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See Inside October/November 2007

Forgetting to Remember

Forgetting is a vital brain function

Lucy? Jane? Melissa? The next time someone's name stays frustratingly on the tip of your tongue, don't feel bad—your brain is just doing its job. Forgetting not only helps the brain conserve energy, it also improves our short-term memory and recall of important details, according to two recent studies.

Stanford University scientists asked students to study 240 word pairs and then instructed them to memorize only a small subset of the list, requiring the students to selectively retain some pairs and mentally discard others. Then the researchers performed MRI scans on the participants while testing them to see how well they had learned all the pairs. Those who could most often summon the target pairs were also the worst at remembering the others, suggesting that they were better at unconsciously filtering out unwanted memories. In addition, these subjects' MRI scans showed reduced activity in the prefrontal cortex, an area associated with detecting and resolving memory conflicts.

“When we want to remember things that are relevant, we put in much less neural effort if we have forgotten the things that are irrelevant,” says psychologist Anthony Wagner, a co-author of the paper. The findings suggest that memory suppression helps to conserve energy and improve efficiency—and some research indicates that efficient brains think faster.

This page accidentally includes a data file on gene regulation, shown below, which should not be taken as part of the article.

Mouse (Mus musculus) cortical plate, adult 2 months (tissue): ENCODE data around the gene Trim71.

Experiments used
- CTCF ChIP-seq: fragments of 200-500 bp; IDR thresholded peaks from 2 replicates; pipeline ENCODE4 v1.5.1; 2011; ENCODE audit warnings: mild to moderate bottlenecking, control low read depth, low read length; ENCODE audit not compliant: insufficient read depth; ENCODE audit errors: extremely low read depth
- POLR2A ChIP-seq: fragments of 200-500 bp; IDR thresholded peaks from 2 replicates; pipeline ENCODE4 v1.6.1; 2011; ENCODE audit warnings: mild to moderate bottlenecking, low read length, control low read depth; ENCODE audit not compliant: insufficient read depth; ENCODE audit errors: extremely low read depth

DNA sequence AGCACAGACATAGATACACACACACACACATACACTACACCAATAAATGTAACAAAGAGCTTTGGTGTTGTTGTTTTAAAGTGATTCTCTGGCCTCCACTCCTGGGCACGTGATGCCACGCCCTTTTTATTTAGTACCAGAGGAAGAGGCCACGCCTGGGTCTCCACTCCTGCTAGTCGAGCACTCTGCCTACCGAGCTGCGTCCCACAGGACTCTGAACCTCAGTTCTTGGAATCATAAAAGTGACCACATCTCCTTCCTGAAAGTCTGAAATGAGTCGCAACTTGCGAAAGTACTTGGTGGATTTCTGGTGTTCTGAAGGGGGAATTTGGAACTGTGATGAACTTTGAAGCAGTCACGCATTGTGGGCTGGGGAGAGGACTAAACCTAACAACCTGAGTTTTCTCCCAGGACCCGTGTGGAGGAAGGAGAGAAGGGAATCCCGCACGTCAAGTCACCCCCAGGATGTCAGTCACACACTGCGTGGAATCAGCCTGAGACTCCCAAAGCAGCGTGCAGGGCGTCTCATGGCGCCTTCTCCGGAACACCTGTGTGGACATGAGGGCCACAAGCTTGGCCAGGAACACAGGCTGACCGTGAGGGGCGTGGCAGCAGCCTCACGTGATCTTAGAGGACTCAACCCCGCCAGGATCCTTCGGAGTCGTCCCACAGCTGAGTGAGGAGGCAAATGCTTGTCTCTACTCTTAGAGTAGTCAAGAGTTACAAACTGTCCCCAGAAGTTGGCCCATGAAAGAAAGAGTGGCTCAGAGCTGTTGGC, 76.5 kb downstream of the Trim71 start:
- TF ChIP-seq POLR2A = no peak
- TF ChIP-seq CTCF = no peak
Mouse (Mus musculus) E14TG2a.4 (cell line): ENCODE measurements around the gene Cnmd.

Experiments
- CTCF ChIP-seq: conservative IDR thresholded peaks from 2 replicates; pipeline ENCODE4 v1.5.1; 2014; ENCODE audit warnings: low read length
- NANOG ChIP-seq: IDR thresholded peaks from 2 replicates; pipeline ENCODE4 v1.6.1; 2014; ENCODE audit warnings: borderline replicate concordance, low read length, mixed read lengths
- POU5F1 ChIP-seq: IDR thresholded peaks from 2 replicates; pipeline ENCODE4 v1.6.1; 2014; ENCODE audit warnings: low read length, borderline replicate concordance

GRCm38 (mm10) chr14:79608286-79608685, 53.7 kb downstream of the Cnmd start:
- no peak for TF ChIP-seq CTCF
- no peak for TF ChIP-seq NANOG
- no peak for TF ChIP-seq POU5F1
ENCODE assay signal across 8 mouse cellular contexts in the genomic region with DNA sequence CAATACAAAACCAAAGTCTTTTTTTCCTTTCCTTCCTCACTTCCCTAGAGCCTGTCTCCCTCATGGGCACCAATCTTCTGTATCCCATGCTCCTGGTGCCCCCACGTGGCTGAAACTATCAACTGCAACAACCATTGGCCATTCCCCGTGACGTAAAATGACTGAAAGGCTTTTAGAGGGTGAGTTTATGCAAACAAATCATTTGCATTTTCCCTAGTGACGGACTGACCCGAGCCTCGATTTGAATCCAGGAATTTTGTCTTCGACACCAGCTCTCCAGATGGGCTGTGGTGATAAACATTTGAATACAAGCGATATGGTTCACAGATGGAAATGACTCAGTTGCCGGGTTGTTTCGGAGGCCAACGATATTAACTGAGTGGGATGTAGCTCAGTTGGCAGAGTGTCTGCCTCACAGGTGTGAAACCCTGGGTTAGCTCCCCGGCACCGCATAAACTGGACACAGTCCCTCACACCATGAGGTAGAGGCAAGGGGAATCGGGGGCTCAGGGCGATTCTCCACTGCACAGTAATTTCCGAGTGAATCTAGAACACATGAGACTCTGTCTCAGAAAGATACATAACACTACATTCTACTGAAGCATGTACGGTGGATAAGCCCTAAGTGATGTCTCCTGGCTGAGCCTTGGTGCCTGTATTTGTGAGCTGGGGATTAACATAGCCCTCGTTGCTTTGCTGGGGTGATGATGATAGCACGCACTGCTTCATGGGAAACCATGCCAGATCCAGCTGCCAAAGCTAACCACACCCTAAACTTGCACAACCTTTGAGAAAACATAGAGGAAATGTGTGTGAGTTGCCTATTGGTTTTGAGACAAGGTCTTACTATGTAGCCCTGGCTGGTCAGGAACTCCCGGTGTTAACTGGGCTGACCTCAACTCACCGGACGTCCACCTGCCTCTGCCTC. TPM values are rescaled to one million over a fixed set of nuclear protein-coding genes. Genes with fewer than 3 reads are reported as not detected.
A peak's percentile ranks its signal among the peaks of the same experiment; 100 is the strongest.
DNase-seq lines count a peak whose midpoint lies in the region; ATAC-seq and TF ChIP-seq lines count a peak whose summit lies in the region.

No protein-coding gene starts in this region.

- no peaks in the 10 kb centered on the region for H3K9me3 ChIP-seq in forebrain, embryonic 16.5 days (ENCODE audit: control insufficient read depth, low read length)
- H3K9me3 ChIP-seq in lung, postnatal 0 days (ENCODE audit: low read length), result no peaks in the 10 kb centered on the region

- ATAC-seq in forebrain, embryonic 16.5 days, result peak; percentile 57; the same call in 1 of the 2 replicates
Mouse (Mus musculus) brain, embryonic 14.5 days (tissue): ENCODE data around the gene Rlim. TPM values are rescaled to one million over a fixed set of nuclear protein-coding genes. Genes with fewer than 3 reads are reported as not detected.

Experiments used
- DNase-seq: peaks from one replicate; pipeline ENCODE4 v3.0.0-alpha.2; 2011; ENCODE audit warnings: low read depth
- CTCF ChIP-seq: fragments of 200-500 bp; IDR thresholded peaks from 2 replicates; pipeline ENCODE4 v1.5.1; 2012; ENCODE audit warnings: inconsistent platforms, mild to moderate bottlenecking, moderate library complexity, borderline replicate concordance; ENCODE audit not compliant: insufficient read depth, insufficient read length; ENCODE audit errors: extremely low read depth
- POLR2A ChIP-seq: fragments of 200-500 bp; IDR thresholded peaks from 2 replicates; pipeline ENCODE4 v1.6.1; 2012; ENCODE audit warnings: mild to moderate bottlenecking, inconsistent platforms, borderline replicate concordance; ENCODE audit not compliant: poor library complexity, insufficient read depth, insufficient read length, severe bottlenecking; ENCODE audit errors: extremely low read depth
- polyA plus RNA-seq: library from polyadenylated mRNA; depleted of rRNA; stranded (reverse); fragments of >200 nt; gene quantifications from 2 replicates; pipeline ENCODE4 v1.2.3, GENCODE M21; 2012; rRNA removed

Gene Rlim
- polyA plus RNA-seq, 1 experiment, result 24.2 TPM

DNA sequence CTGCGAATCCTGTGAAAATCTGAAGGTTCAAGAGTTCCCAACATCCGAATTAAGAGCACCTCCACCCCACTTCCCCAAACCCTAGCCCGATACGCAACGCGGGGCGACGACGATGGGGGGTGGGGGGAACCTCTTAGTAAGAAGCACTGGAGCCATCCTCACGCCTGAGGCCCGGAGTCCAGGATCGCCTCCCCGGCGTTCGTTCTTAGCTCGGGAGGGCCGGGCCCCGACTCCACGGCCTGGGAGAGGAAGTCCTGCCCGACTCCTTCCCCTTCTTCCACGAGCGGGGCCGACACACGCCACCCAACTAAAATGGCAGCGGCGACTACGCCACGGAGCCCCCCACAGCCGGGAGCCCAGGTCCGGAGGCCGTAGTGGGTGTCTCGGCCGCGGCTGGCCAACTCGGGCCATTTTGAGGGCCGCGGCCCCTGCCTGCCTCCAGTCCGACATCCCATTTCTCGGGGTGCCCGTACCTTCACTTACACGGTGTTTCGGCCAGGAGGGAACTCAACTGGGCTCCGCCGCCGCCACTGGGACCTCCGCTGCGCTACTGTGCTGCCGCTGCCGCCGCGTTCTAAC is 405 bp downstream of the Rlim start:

A second study reveals that working memory, a form of short-term memory that both passively stores and actively manipulates information, benefits from an inhibition of long-term memory. Researchers investigating mice used x-rays or genetic techniques to stop the formation of new neurons in the hippocampus, which is important for long-term memory. These mice performed maze-related working-memory tasks better than normal mice did, suggesting “that by impairing one form of memory, long-term memory, it is actually possible to improve another form,” says Gaël Malleret, a neuroscientist at Columbia University and co-author of the study. So if you accidentally call Lucy “Melissa,” take heart—your brain probably just chose to dump her name in favor of a more crucial fact, such as where you left your keys.

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